Even if you read the original Stephen King novel, the ending to HBO’s adaptation of The Outsider differed greatly from the book–and no doubt left you with a lot of questions. For those who stuck around after the credits (and Holly’s post-credits scene), there’s a featurette that sheds a bit more light on things, but not much.
Let’s dive into how things played out in the final episode (Must/Can’t) and see if we can parse a better understanding of what happened and what it means for any potential future stories.
No, I didn’t see Holly get scratched at any point in time, either. So what does the giant scratch on her right arm mean?
Well, there’s a decent chance it could simply be a narrative device–a way to show us that after encountering the unthinkable, you’ll forever question things that could previously be written off as coincidence.
It’s also worth noting that The Scratch is hardly the most unsettling part of this scene. For starters, Holly has specifically stated that she doesn’t like listening to music, yet here she is with the radio on. It also just so happens to be playing ‘Washington Square‘ by the Village Stompers–the same song Ralph heard during his only other potentially supernatural experience before their encounter with El Cuco.
Add in the the weird way Holly is playing with her hair, which we’ve never seen her do before, and something’s definitely up. Once again, it could all be a statement on how encountering the unexplainable makes you question every oddity and coincidence, but that’s a whole lot of weird stuff happening at the same time. Definitely overkill for a narrative statement, but appropriately subtle for letting us know that things aren’t okay.
I’ve heard a few people suggest that Holly is somehow now a conduit of El Cuco (or fully under his sway), but that doesn’t make sense for a number of reasons. Even if El Cuco was still alive, the scratch would indicate that she is being copied, not replaced. Also, we saw her grieving privately over Andy’s death, something that El Cuco definitely wouldn’t do.
As far as El Cuco invading Holly’s mind is concerned…
Holly’s Vision of Jack
Holly already suffered from PTSD before being absolutely put through the wringer at the bear cave. She might be tough as nails, but that doesn’t mean the severe trauma she went through won’t have lingering effects on her mental state.
If Holly’s PTSD was going to manifest itself as a physical entity, then Jack Hoskins would be its most likely form. While the encounter with El Cuco was all types of terrifying, Jack was the one who kidnapped her and killed the man she’d fallen in love with. Also, she already had an intensely vivid dream about him killing her back in Episode 7.
On the other hand, Jack’s brief appearance behind her makes for a solid argument that El Cuco is healing and reforming itself after Ralph smashed the creature’s head in. Its powers would likely be weakened enough that it couldn’t fully project itself and/or make Holly experience a full-on hallucination, but striking out at her would likely be its first course of action upon regaining cognizance. During their encounter in the cave, El Cuco seemed to regard Ralph as a thick-headed cowboy while recognizing Holly as a fellow “outsider.” The creature also blamed her for finally being discovered and forced on the run.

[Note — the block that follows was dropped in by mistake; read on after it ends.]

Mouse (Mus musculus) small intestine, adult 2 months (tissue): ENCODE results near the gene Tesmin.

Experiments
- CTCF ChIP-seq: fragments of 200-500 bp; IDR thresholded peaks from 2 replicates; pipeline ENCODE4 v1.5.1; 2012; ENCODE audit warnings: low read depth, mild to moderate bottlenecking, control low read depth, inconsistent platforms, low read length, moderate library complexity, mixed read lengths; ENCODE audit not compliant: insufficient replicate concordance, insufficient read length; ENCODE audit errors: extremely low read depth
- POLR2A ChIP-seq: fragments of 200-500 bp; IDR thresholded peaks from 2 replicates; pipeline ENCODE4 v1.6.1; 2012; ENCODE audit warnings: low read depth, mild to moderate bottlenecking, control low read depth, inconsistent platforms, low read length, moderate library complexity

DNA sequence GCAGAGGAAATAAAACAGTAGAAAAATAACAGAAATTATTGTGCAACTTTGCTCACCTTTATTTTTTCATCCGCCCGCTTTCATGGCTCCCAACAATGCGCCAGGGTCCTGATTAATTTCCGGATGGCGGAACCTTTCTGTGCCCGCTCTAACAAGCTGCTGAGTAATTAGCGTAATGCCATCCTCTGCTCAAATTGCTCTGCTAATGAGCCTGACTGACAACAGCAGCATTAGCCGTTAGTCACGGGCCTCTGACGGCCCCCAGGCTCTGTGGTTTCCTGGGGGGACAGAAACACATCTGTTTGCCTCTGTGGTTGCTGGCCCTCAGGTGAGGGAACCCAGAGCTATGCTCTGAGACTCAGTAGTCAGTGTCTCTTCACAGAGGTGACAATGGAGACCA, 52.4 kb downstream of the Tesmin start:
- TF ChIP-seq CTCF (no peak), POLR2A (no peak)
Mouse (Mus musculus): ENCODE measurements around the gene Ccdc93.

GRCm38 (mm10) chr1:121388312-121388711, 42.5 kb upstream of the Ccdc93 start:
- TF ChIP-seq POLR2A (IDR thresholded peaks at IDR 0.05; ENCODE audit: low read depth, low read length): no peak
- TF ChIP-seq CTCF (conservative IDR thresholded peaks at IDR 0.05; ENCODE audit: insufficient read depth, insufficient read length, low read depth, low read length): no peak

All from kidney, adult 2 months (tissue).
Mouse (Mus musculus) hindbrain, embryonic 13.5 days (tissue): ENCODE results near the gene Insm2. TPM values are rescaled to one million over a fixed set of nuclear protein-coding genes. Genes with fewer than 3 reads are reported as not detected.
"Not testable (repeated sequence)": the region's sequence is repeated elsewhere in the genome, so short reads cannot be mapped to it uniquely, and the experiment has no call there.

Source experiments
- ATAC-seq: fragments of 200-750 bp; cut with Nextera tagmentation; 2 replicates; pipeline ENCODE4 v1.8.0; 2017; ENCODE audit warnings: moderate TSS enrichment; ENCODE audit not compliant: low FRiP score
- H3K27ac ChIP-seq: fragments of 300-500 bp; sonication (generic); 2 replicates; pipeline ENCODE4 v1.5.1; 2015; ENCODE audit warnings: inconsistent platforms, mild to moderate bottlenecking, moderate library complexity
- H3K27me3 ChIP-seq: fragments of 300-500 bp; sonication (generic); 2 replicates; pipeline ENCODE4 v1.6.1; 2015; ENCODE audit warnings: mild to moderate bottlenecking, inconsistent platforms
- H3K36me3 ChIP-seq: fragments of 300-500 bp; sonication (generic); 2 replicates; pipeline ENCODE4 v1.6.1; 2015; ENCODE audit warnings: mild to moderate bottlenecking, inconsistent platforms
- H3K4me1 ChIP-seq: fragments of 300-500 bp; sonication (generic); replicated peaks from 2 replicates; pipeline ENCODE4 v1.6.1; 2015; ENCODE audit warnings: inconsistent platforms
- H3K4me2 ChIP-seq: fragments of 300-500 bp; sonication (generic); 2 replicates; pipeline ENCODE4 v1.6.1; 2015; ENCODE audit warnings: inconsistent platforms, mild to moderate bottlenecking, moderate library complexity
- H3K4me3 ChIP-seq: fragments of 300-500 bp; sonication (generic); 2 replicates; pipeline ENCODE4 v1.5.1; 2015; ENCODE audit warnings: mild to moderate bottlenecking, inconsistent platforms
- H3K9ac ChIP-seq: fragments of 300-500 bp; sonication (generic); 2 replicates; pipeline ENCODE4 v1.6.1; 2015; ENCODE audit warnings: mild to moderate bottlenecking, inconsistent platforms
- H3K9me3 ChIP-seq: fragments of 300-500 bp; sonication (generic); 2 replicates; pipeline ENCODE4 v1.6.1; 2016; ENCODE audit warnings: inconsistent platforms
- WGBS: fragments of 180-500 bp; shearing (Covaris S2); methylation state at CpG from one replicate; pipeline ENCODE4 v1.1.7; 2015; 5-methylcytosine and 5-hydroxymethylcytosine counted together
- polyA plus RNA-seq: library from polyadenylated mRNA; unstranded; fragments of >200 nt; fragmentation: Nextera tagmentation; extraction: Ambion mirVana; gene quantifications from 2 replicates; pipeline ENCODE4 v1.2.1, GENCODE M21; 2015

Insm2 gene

It’s also worth noting that Holly checking the back of her neck (and appearing relieved not to find any boils) is yet another indicator that she is still at least mostly in control of her own mind. El Cuco might be poking around upstairs, but he doesn’t have a hold of her.
I’ve seen this line getting dissected a lot, but I don’t think it indicates anything sinister on Holly’s part. Instead, there are two likely interpretations for her saying this to Ralph:
- It was a way to show how Holly and Ralph’s obsessions with the case had diverged. He was purely focused on clearing Terry Maitland’s name while she was purely focused on understanding what this creature was.
- It was Holly’s sarcastic way of assuring Ralph that she would not link their discovery of El Cuco to Terry Maitland, thus ensuring that they would still be able to clear his name via traditional (and more believable) contradictory evidence.
Also, El Cuco was likely well aware of who Terry Maitland was considering that he shifted into him. Even if Holly were somehow under the creature’s sway at this point, it asking “Who’s Terry?” through her wouldn’t make any sense.
I’ve watched this scene a bunch of times and I’m still not sure who all the faces are that El Cuco morphs into while Ralph’s standing over him.
On the most recent featurette, executive producer Andrew Berstein said that it’s all the people he’s been before…although it’s not entirely clear if he means in the context of the show or in the fullness of time. We definitely see Heath Hofstadter, Maria Caneles, and (I think) Terry Maitland, but there also appear to be more.